Fast scan cyclic voltammetry in freely moving animals

Mice were implanted with bilateral carbon fiber voltammetry electrodes targeting the NAcc. Following post-operative recovery, mice were food restricted and maintained >85% of their free feeding weight. Mice were first acclimatized to the operant chambers (Med Associates), to the liquid sucrose reward and to the voltammetric headstage. They were then trained to nose poke in the food magazine. In total, 22 µl sucrose reward was delivered upon magazine entry on a variable interval (VI) 60 s and 120 s schedule for 3 days each. Each session lasted 30 min.

During two recording sessions, in addition to the VI120s nose poking schedule for sucrose, the mice were given non-contingent presentations of one of two different neutral visual stimuli lasting 10 s each (comparable to [24]). One stimulus consisted of two flashing (0.909 Hz) LED lights positioned either side of the reward magazine (“LED”) and the other was the continuously illuminated house light on top of the conditioning box (“House”). Presentation of lights occurred independently of the reward delivery schedule enabling an independent analysis of reward and stimulus evoked DA. To assess stimulus-specific short-term habituation of DA signals, each session consisted of 8 pairs of stimulus presentations (a pair of stimulus presentations constitutes a trial), with the delay between 1st and 2nd stimulus presentations in each pairing being 30 s and the inter-trial interval being 310 s (based on [24]). The trials in a session consisted of a pseudorandom permutation of the 4 possible pair types: House -> House, LED -> LED (both “same” trials), House -> LED or LED -> House (both “different” trials). If the DA response habituated in a stimulus-specific manner, then it would be smaller to the presentation of the identical cue as the second target stimulus on same trials than to the alternative cue as the second target stimulus on different trials.

In separate sessions, the mice were presented with a variable reward task. Rewards were again delivered contingent on a nose poke into the food magazine on a VI120s schedule, but now the magnitude of the sucrose reward was pseudorandomly varied (11, 22, and 44 µl; small, medium, and large rewards respectively).


At the end of experimental procedures, mice were deeply anesthetized with pentobarbital (200 mg/kg), and microlesions were made at the working electrode locations via current stimulation. The animal was transcardially perfused with saline followed by 10% formalin solution. Brains were sectioned in 40 μm coronal slices using a cryostat and were stained with Cresyl violet allowing histological identification of the electrode location.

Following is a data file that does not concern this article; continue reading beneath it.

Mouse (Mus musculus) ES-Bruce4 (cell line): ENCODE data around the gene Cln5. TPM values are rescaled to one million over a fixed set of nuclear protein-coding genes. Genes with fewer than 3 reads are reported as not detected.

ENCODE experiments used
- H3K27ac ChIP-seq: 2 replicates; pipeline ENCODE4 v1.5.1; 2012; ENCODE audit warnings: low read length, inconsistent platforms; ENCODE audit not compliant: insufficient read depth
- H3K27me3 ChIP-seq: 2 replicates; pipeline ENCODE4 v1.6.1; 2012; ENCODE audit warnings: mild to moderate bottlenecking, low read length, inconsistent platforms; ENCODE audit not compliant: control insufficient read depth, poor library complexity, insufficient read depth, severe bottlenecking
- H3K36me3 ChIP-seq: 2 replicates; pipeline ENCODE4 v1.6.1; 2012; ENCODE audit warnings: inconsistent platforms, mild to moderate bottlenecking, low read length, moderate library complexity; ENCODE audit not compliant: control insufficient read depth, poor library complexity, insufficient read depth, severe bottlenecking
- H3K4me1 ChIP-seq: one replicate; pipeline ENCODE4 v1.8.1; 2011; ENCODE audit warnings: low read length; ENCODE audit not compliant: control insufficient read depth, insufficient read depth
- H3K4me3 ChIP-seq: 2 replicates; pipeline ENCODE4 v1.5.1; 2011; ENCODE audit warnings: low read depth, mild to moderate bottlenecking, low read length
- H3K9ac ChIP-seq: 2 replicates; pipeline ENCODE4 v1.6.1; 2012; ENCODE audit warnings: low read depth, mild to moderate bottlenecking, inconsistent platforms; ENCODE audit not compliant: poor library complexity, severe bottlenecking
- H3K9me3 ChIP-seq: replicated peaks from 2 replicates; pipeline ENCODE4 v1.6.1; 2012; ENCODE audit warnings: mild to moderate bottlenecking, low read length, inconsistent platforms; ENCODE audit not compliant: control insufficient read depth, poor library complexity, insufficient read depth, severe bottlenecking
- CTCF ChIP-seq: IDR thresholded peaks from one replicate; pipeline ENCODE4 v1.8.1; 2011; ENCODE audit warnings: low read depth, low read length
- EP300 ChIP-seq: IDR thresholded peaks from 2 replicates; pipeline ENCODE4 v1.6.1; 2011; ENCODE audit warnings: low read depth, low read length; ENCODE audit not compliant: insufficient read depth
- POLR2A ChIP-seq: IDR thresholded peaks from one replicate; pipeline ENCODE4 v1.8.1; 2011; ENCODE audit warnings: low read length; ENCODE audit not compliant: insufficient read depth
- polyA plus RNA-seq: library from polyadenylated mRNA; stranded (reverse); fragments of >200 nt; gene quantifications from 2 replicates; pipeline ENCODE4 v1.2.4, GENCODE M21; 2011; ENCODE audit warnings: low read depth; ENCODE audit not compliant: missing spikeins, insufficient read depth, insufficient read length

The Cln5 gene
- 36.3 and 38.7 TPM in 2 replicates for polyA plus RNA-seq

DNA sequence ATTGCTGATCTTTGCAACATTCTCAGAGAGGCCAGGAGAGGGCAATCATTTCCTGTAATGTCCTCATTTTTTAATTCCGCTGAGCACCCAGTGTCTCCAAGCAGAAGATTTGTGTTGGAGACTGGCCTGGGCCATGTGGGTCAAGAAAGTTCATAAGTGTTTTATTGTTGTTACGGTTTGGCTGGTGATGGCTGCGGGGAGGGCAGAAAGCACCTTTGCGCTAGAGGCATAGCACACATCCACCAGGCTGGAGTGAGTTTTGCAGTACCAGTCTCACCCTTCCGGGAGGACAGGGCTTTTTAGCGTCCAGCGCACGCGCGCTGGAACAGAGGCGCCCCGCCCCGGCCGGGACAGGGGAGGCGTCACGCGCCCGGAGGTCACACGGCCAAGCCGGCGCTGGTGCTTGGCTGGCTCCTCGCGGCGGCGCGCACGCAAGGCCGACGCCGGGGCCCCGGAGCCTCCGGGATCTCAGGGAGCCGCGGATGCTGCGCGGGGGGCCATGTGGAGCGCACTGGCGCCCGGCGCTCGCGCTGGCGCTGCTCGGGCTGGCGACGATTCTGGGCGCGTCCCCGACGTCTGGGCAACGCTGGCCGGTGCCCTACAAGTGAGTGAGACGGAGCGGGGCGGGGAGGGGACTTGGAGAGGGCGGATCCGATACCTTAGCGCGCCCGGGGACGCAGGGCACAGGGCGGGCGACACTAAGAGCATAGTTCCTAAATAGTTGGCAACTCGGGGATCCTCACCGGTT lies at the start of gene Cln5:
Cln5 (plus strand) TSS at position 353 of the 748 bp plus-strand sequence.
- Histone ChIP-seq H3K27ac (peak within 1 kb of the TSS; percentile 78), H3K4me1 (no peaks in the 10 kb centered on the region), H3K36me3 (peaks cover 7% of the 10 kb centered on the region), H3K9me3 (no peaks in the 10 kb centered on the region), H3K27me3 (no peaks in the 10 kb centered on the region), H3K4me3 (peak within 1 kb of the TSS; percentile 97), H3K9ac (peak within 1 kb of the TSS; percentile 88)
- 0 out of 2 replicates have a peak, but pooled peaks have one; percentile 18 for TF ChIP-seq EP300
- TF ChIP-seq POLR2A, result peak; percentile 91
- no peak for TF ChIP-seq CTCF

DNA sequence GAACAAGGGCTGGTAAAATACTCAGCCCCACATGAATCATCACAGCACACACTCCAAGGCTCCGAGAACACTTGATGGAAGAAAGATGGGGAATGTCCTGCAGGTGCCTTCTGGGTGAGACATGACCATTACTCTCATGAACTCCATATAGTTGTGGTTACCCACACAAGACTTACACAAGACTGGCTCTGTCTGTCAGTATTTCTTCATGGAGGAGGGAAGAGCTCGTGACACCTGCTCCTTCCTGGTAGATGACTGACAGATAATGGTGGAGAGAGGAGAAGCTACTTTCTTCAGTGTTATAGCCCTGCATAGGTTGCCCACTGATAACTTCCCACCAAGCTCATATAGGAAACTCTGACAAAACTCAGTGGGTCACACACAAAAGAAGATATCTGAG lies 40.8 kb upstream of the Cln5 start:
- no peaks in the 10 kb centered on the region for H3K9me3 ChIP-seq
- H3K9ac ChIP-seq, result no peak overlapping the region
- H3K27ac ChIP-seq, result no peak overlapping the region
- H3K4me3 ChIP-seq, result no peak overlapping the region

GluA1 deletion does not alter sensitivity to electrically evoked VTA-NAcc DA release in anaesthetized mice

We first wanted to assess whether there were intrinsic differences in the strength of the mesolimbic pathway, in the releasable pool of DA, and in the kinetics of DA transmission in NAcc in the Gria1−/− mice. To do this, we examined DA release following electrical stimulation of the VTA in anaesthetized mice (Fig. 1a, b and Supplementary Fig. 1A). Following stimulation, there were no significant genotype differences in the release and reuptake of DA. Specifically, there were no significant genotype differences on peak DA release (t10 = 0.42, p = 0.68; Fig. 1c), latency to peak (t10 = 1.55, p = 0.15; Fig. 1d), or rate of decay (t50 from model fit of negative exponential decay for traces with model fit R2 > 90%; t10 = 0.32, p = 0.76; Fig. 1e). Given that release and reuptake parameters are closely related, we used a multivariate ANOVA to directly compare these three outcome measures (peak DA, latency to peak, and rate of decay) to ensure there were no significant genotype differences in some simultaneous combination of these parameters. There was no significant effect of Genotype (F1,10 = 0.17, p = 0.69), or interaction between Genotype and the three outcome measures (Hotelling’s Trace (2,9) = 0.44, p = 0.66). Furthermore, there was no evidence of any genotype differences in the peak electrically evoked DA levels across a number of pulses (Fig. 1f), or a range of stimulation intensities (Fig. 1g; all F’s < 1.57; p > 0.22; Supplementary Fig. 1B, C and Supplementary Results). Surprisingly, there was a significant sex difference such that peak electrically evoked DA was higher in male than female mice. However, this sex difference did not interact with Genotype (Supplementary Fig. 1C, D). Together, this demonstrates that GluA1 deletion does not lead to intrinsic differences in electrically-evoked release or the balance of DA release/reuptake in this mesolimbic DA pathway.